Thaw a Frozen Heart: Beauty, Love, & Upended Expectations in “Frozen”

In honor of Valentine’s Day, the February installment of my Feminists’ Guide to Disney is all about

LOVE

But not romantic love. Because isn’t there already enough focus on that in Disney Princess movies?

Today we’re going to look at the love between Princess Anna and Queen Elsa.

One reason why Frozen is amazing – not only for opening up a conversation about feminism with your kids, but also just in general – is the way it turns our expectations on their heads. (This has been a common theme for Disney Princess movies ever since Enchanted. Keep checking in, and maybe I’ll post about Giselle.) There are three specific princess tropes we have come to expect from Disney that are tossed to the side in Frozen. The first is that a princess is always beautiful, and the second and third are different aspects of the importance of romantic love.

 

1)Fairest of Them All

Beauty was one of the only characteristics of early Disney Princesses. Somehow it is always something that side characters bring up when they’re meeting the princess for the first time.

appearance vs accomplishments

image courtesy of Carmen Fought and Karen Eisenhauer, via the Washington Post

In fact, when linguists Carmen Fought and Karen Eisenhauer studied the complements that characters give Snow White, Cinderella, and Sleeping Beauty, they found that 55% of those complements were based on the princesses’ appearance, while only 11% were based on “skills or accomplishments.”

 

During the Disney Renaissance, characters complemented princesses on their appearance about 38% of the time, and on their abilities or actions about 23% of the time.

In the New Age of Disney films, finally, princesses receive only 22% of their complements on their appearance, and 40% on their skills.

 

But the moment in Frozen when the trope is truly turned upside down is when guests are making their way to the newly opened gates for Elsa’s coronation. One of the men walking in states how excited he is to see the princesses, because they must be lovely.

And his companion says, “I’ll bet they are beautiful!”

Cut to:

bed head Anna

This is a fleeting moment, which at first glance seems to be purely for humor’s sake. But it is so much more. To a little girl watching the movie, a little girl who longs to be a princess with perfect clothes and perfect hair and a perfect body, this moment is a small victory. To that little girl, this moment says, “Princesses are not always beautiful.”

When it comes to portraying the wide range of beauty present in humanity, Disney has a long way to go. But this moment is a small step in the right direction.

 

2) So This is Love

Ugh, love at first sight.

I’ve always hated the notion of love at first sight. Even as an idealistic little girl. Even as a boy-crazy teen. I always thought the very idea of love at first sight was an insult to what love truly is. Because true love is about so much more than what you can see in one instant. True love comes from learning who a person is. And people are complicated. Learning who someone is takes time.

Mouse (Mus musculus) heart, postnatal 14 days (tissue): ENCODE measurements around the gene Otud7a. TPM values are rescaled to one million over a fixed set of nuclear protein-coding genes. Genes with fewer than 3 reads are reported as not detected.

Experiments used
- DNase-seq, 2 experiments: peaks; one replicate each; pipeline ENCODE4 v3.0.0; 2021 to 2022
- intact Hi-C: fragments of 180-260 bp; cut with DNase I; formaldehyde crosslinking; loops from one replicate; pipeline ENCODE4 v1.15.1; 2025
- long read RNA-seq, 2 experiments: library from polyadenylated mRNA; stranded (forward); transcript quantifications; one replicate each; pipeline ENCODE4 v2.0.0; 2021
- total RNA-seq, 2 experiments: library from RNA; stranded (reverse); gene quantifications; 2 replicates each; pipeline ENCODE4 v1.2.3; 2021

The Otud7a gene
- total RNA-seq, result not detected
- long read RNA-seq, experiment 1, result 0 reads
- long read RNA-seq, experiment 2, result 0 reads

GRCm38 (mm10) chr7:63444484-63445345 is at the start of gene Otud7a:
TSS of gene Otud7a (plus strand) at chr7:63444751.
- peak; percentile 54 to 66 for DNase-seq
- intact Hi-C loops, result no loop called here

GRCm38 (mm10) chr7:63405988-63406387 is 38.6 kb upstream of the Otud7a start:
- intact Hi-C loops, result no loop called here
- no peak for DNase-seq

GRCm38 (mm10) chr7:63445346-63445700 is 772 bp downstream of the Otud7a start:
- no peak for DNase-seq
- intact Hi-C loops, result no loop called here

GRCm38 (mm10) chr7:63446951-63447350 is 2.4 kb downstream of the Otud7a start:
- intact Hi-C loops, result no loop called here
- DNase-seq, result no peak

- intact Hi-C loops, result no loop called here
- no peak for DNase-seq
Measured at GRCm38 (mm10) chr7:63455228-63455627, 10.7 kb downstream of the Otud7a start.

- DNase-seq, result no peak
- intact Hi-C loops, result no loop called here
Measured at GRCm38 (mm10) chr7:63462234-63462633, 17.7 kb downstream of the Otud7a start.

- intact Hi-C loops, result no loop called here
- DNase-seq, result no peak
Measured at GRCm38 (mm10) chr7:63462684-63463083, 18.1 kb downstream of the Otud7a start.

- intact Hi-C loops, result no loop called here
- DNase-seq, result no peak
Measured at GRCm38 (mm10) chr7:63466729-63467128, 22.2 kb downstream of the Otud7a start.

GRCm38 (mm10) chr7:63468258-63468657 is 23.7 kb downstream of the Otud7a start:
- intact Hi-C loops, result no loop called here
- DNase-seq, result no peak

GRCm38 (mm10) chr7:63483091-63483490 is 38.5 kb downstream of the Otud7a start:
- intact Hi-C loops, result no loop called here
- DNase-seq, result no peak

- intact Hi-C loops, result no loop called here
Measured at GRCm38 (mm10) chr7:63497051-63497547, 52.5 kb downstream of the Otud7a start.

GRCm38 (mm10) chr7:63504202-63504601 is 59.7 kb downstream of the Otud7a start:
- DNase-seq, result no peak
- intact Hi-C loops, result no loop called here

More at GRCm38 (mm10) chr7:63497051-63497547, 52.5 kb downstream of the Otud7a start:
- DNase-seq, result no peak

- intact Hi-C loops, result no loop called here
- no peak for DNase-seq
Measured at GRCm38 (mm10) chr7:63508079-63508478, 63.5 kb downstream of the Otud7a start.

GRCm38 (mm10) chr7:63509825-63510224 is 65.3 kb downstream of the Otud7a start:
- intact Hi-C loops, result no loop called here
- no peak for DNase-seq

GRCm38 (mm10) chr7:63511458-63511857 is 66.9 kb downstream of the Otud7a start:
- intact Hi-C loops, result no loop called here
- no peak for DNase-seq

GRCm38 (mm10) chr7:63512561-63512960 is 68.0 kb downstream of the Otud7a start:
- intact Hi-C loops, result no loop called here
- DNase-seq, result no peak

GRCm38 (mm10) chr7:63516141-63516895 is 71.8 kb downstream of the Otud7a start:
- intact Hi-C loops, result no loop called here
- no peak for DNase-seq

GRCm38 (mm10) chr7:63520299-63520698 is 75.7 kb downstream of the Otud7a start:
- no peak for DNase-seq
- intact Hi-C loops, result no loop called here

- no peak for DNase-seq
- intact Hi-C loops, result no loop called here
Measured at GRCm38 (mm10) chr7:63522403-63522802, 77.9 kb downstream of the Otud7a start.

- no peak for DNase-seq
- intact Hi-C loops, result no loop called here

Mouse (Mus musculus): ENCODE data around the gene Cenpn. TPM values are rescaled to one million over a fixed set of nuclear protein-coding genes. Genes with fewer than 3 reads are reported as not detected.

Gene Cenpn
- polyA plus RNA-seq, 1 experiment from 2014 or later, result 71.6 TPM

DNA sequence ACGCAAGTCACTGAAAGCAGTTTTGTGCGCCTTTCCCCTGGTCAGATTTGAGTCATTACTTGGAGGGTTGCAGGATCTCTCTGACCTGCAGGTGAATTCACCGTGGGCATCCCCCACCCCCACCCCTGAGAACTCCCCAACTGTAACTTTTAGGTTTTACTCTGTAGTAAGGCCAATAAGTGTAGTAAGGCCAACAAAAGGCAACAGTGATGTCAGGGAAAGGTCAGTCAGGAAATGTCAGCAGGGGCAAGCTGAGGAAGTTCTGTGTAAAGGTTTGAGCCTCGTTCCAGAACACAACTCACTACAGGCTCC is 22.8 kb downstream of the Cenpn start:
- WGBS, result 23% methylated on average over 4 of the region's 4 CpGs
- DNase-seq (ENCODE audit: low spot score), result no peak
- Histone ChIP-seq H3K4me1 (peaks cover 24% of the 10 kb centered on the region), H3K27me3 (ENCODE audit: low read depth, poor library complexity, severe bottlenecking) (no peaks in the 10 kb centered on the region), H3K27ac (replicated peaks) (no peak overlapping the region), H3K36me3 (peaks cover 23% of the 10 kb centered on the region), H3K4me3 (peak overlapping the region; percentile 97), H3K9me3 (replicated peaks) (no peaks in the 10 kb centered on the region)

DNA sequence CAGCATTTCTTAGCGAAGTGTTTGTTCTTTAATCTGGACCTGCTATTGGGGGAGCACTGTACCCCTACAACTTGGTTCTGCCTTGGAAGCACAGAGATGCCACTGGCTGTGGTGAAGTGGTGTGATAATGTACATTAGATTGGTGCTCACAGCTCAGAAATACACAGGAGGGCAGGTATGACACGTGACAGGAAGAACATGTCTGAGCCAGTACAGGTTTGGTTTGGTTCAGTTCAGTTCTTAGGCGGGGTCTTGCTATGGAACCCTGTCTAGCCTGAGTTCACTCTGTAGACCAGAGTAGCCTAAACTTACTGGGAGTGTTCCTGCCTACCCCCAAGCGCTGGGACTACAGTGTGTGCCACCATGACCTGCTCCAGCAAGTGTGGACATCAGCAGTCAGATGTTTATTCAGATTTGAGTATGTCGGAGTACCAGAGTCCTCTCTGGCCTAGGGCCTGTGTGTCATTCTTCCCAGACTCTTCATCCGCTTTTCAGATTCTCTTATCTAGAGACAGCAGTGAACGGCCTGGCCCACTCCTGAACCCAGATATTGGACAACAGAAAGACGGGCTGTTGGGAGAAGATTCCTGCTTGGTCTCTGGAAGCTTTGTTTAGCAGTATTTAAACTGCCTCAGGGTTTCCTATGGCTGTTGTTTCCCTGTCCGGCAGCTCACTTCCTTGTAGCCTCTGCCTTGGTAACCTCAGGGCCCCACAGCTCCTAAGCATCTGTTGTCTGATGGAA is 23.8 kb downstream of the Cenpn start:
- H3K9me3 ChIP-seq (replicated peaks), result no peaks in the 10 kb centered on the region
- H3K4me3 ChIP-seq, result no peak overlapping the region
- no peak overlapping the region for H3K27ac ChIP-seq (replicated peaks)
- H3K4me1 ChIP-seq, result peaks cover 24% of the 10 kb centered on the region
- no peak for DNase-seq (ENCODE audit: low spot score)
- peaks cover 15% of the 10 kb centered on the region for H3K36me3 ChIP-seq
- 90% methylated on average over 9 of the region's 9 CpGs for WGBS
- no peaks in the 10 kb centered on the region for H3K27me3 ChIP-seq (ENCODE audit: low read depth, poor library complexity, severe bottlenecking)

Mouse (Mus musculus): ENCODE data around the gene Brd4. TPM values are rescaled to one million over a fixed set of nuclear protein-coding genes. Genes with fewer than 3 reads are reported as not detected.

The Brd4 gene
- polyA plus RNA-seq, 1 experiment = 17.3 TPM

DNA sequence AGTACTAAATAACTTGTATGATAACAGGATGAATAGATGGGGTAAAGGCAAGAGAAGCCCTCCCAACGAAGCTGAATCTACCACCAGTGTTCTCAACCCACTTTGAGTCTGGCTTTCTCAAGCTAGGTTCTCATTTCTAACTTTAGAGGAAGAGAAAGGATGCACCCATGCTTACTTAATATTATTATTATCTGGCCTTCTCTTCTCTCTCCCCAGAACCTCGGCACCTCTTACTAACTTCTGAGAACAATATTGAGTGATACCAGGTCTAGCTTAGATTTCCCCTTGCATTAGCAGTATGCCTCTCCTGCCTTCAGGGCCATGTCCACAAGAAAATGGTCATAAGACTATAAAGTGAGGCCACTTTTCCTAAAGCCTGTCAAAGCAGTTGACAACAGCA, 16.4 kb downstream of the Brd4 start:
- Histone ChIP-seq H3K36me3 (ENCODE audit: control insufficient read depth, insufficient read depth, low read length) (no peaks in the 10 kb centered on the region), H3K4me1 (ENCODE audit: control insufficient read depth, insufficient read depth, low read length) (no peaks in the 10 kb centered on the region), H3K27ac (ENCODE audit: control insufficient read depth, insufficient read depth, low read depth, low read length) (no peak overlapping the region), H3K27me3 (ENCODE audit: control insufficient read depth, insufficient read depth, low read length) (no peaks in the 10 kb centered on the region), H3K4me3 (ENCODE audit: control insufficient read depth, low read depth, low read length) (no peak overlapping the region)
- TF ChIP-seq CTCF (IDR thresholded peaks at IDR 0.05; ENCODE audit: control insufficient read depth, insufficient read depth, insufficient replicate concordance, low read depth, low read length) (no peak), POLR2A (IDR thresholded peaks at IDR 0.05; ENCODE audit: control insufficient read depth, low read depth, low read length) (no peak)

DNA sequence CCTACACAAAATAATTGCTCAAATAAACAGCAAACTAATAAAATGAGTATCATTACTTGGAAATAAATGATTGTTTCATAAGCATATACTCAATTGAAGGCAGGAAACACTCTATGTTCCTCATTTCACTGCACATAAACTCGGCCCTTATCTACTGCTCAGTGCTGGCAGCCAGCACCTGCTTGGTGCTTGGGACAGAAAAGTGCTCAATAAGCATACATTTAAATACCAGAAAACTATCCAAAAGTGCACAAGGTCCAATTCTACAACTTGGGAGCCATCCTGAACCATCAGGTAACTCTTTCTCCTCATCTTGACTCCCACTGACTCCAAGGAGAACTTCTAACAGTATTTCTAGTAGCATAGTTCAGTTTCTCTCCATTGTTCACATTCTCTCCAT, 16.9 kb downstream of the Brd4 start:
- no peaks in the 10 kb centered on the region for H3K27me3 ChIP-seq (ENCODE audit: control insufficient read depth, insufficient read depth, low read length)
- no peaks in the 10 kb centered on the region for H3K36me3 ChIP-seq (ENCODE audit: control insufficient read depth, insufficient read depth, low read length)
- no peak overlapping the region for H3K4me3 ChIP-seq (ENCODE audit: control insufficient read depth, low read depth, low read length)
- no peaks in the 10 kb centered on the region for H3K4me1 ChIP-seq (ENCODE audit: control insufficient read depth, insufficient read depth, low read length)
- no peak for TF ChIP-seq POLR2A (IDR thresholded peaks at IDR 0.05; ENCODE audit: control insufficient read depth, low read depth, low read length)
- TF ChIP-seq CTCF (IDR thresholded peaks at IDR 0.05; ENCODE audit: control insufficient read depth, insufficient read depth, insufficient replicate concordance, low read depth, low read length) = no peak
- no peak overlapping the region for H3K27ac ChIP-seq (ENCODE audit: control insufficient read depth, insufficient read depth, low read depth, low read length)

So imagine my delight when I first watched Frozen in theaters and saw what Disney had done with the old “Hey, I just met you – and this is crazy – but I love you so let’s get married and also subject an entire kingdom to the consequences of our impulsive whims, why not?”

Anna and Hans meet one afternoon, sing a duet about finding their other half in each other that same evening, and are engaged to be married before the night is over.

Hans & Anna.jpg

But Elsa, apparently unaware that she’s in a Disney movie, will not give her blessing for their union because they’ve known each other less than a day and Elsa is a sane human being. Later, we find out that Hans was playing Anna for a sap the whole time, and goes so far as to call her “desperate.”

I was briefly worried the movie would still have a let’s-rush-into-love couple, when Anna and Kristoff (whom she’s also known for about a day) start to run to each other for true love’s kiss. Fortunately, even that trope kicked the bucket in this movie…

3) True Love Conquers All

True love’s kiss has been a staple of fairy tales since they were nothing more than oral traditions. So naturally, when the characters discover that only an act of true love will thaw a frozen heart, they immediately jump to the conclusion that the only solution is true love’s kiss.

Anna’s heart has been frozen, and the rest of her is rapidly turning to ice. Kristoff rushes her to the castle so she can kiss Hans. And when that turns out to be a bust, Anna rushes out of the castle so she can kiss Kristoff.

But it’s not Anna’s love for a man that saves her. It’s her love for Elsa. By sacrificing herself, Anna not only saves her sister, but she also saves herself.

So true love does conquer all. It’s just not the same kind of love you were expecting.

Anna & Elsa

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Not a Prize to be Won: A Woman’s Agency in Agrabah

As the first month of this new year draws to a close, I begin my Disney blog series with its first installment: a feminist exploration of Princess Jasmine.

 

Aladdin was the first Disney movie to feature a non-Caucasian princess. Finally, little girls with darker skin and hair could see themselves in a Disney Princess.

But how well did Aladdin portray Jasmine’s nationality and culture?

The movie takes place in the fictional Middle Eastern kingdom of Agrabah. The narrator is our first impression of this land, and one of the first lines in his opening song is: “It’s barbaric, but hey, it’s home.” This sense of barbarity continues later on in the movie when a marketplace vendor nearly chops off Jasmine’s hand for stealing an apple. Not exactly painting a positive cultural image.